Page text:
Swimming for mental health

“It makes me feel young, healthy and silly”: Swimming for mental health

In honour of Mental Health Awareness Week (15-21 May), the Outdoor Swimmer team share their experiences of what open water swimming does for their wellbeing

A recent study shows that nine in 10 people (89%) feel positive benefits being in or near water, whether that is improving their mental health, lifting their mood, or calming their anxiety.*

In fact, one in 10 people say that being in or around blue spaces has benefited their personal lives and fixed relationship issues, while 27% of people say they sleep better afterwards.

In our survey of swimmers last year, we asked ‘why do you swim outdoors?”. The top response for women, and the second highest reason for men, was ‘for mental health and general wellbeing. For more on this, see our Trends in Outdoor Swimming report.

We, the Outdoor Swimmer team, are passionate about advocating the mental health benefits of swimming in open water, and the importance of blue spaces in our communities. Here’s what a few members of our team have to say about what outdoor swimming does for their wellbeing:

“The best word to sum up outdoor swimming for me is JOY. It is so much fun.

Life is hard, adulting is serious business. Swimming outside is childlike and playful. Water brings out curiosity and joyful behaviour. Dipping, diving, jumping and sliding over/under rocks. Seeking wildlife, wondering what that plant is or what kind of bird you can hear. Collecting shells, pebbles and natural treasures. Being so engaged with the environment, I can sense seasonal changes.

I love the incredible beauty I witness. Floating on my back and looking up at a tree canopy, clouds or stars at night. Being barefoot, a bit feral and wild. And I love having duck-poo between my toes and grazes on my legs from wild encounters!”

Ella Foote, editor of Outdoor Swimmer

“Swimming takes me out of my day-to-day life, juggling work, kids, the house, etc. It makes me feel young, healthy and silly.”

Yvonne Turner, commercial director for Outdoor Swimmer

“I struggle with PMS – it’s gotten worse in recent years. For a few days of the month, I’m plagued by anxious thoughts, stress and a horrible feeling of low self-confidence. It takes a lot of motivation for me to get my stuff ready and haul myself down to my local lake when all I really feel like doing is flopping onto the sofa under a duvet. But when I get into that water, it feels like someone is pouring a cooling balm onto my hot, fizzing brain. The whirring, jarring thoughts just melt away, and my furrowed brow transforms into the biggest smile. I roll, I splash, I play and giggle. It instils a calm, blissful feeling in me that lasts the rest of the day.”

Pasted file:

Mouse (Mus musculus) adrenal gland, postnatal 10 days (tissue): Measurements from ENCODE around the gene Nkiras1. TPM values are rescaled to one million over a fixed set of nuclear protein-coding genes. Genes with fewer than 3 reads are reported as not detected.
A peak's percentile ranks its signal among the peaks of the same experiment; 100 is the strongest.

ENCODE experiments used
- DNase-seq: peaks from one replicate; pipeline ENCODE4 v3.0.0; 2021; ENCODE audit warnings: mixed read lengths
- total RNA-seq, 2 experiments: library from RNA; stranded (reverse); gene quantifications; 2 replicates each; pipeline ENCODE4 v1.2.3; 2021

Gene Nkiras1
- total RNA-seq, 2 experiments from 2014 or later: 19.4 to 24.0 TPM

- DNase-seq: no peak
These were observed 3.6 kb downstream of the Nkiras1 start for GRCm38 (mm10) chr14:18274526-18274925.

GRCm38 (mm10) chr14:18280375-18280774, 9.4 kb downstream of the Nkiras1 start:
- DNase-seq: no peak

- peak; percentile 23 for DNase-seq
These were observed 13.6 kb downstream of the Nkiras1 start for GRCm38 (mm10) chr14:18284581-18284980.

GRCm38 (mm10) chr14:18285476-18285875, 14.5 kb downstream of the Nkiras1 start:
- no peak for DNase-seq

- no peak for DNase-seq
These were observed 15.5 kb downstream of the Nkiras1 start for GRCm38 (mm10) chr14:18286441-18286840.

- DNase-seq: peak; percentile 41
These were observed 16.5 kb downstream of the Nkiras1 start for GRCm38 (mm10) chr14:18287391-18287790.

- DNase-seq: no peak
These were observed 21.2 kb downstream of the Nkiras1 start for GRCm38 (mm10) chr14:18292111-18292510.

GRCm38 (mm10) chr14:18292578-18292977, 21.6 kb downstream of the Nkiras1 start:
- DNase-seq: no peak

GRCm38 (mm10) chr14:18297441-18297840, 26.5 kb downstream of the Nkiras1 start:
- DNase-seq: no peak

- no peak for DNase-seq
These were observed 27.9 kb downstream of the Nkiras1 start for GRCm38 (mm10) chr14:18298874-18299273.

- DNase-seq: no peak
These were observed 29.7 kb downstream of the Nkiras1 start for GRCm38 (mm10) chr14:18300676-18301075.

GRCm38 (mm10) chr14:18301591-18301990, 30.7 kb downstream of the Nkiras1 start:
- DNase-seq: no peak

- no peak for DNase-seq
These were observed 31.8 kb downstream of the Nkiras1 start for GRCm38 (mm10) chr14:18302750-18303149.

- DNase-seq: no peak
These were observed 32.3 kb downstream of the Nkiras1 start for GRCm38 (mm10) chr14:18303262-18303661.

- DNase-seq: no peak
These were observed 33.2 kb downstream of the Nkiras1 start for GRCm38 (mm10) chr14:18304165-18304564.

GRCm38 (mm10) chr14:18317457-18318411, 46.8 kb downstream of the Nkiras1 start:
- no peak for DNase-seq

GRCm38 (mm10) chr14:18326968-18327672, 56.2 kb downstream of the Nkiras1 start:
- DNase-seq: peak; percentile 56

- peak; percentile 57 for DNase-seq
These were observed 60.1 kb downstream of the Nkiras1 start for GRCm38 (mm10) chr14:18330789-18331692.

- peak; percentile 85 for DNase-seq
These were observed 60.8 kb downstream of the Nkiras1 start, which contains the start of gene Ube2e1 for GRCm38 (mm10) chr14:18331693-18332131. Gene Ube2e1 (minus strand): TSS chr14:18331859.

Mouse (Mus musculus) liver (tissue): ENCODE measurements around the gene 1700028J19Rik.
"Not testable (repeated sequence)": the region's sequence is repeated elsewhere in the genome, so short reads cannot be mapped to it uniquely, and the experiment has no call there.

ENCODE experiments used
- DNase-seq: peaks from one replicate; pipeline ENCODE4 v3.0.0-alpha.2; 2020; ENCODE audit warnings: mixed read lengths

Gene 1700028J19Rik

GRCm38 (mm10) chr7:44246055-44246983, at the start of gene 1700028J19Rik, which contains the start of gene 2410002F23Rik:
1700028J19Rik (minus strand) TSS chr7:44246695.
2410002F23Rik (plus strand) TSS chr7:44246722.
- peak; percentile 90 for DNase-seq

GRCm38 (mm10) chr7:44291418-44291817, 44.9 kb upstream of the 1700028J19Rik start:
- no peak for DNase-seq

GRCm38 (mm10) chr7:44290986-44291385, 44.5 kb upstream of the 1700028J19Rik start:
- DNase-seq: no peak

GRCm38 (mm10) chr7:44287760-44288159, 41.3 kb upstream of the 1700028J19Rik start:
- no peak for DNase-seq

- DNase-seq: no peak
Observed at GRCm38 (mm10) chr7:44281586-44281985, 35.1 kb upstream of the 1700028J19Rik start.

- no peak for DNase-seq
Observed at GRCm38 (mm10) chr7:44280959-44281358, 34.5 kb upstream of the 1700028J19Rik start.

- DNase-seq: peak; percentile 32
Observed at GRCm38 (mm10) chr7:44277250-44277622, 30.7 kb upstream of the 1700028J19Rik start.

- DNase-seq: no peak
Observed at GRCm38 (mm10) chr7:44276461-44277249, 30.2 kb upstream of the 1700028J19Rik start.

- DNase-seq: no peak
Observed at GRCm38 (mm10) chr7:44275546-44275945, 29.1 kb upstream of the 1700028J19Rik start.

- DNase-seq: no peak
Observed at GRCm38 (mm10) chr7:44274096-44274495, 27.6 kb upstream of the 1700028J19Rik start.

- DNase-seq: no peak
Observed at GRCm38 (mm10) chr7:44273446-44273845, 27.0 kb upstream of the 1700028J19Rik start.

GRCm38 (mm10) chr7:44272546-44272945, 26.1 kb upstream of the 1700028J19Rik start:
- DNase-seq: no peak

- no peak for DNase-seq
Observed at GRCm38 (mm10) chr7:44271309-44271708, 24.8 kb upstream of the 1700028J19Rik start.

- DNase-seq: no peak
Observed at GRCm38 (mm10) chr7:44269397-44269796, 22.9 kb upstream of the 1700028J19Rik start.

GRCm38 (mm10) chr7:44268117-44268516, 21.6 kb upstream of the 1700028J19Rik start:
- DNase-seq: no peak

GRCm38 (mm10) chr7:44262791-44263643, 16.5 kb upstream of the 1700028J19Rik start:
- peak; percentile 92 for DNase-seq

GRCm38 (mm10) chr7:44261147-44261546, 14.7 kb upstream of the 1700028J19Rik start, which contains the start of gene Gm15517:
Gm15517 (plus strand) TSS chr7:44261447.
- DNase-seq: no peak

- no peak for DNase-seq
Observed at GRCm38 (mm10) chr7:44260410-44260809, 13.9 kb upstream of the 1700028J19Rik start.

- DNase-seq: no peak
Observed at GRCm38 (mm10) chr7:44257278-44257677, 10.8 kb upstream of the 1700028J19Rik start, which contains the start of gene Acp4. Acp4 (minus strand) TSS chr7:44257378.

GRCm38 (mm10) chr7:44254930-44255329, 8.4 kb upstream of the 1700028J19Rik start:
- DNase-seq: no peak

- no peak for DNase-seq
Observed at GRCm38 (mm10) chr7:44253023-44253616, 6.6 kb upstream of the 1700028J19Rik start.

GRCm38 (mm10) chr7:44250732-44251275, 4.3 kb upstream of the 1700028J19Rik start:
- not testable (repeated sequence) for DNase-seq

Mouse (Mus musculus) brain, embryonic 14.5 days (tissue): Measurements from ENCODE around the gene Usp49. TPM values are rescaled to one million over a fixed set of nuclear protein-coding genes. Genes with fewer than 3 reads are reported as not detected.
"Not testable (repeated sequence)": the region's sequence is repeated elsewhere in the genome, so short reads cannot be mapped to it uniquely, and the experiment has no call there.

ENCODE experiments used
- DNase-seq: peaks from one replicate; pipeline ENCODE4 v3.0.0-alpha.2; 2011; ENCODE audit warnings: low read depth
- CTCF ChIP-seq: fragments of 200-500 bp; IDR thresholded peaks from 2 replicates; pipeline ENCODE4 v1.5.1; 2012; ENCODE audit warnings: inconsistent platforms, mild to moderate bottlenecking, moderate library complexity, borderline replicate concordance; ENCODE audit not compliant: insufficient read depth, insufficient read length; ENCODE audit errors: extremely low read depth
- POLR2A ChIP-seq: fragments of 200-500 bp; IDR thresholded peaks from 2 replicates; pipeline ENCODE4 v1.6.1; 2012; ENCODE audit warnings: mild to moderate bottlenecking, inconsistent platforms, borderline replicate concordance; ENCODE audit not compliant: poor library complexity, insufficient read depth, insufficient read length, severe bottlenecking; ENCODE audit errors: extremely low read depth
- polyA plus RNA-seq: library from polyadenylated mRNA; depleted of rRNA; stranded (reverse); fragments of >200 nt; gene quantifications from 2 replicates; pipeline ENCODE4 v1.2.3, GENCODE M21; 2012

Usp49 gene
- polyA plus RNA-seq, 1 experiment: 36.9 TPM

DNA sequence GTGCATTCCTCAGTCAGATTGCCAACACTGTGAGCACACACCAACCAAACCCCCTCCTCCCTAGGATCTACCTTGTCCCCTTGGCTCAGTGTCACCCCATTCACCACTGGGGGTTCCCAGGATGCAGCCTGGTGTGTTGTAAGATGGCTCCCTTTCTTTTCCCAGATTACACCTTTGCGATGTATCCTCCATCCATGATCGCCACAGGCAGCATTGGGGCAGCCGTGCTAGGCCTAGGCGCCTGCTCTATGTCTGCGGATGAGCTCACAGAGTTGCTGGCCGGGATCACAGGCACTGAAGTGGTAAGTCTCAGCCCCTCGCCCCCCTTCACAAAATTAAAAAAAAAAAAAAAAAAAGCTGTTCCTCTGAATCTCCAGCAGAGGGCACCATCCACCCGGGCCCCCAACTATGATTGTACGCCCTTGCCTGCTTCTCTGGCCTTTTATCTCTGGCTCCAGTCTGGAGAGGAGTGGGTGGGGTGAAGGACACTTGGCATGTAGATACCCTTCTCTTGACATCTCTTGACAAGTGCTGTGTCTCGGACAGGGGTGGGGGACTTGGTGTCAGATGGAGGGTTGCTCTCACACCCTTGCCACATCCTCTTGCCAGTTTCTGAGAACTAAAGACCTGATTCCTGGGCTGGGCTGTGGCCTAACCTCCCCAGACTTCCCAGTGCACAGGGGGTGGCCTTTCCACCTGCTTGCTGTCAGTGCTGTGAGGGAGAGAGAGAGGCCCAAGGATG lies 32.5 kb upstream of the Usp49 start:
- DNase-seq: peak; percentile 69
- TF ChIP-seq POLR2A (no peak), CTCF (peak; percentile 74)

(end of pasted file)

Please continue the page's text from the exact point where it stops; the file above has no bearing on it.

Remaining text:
Abi Whyte, digital journalist for Outdoor Swimmer

“I feel very lucky that I’ve never had to face any serious mental health issues but I do know that outdoor swimming leaves me feeling calm, refreshed and ready to face the day ahead. However, I have witnessed the distress that a mental health illness causes in those affected and their friends and families. While outdoor swimming can’t replace professional treatment, there is anecdotal evidence that it provides relief for some mental health conditions. I’d love to see that explored more rigorously and for outdoor swimming to be offered through social prescribing where appropriate.”

Simon Griffiths, founder of Outdoor Swimmer

As well as being in or near blue spaces for benefiting mental health, focusing on our breathing can help with tiredness, tension or anxiety, and boost energy and focus. Read Liz Lowe’s guide to how to breathe better.

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*Research conducted by leisure operator Better

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Abi writes swimming news stories and features for the Outdoor Swimmer website and manages the social media channels. She loves to swim, run, hike and SUP close to her home in Herefordshire. While she’s a keen wild swimmer, Abi is new to the world of open water events and recently completed her first open water mile. She has previously written for The Guardian, BBC Countryfile Magazine, BBC History Magazine and Ernest Journal.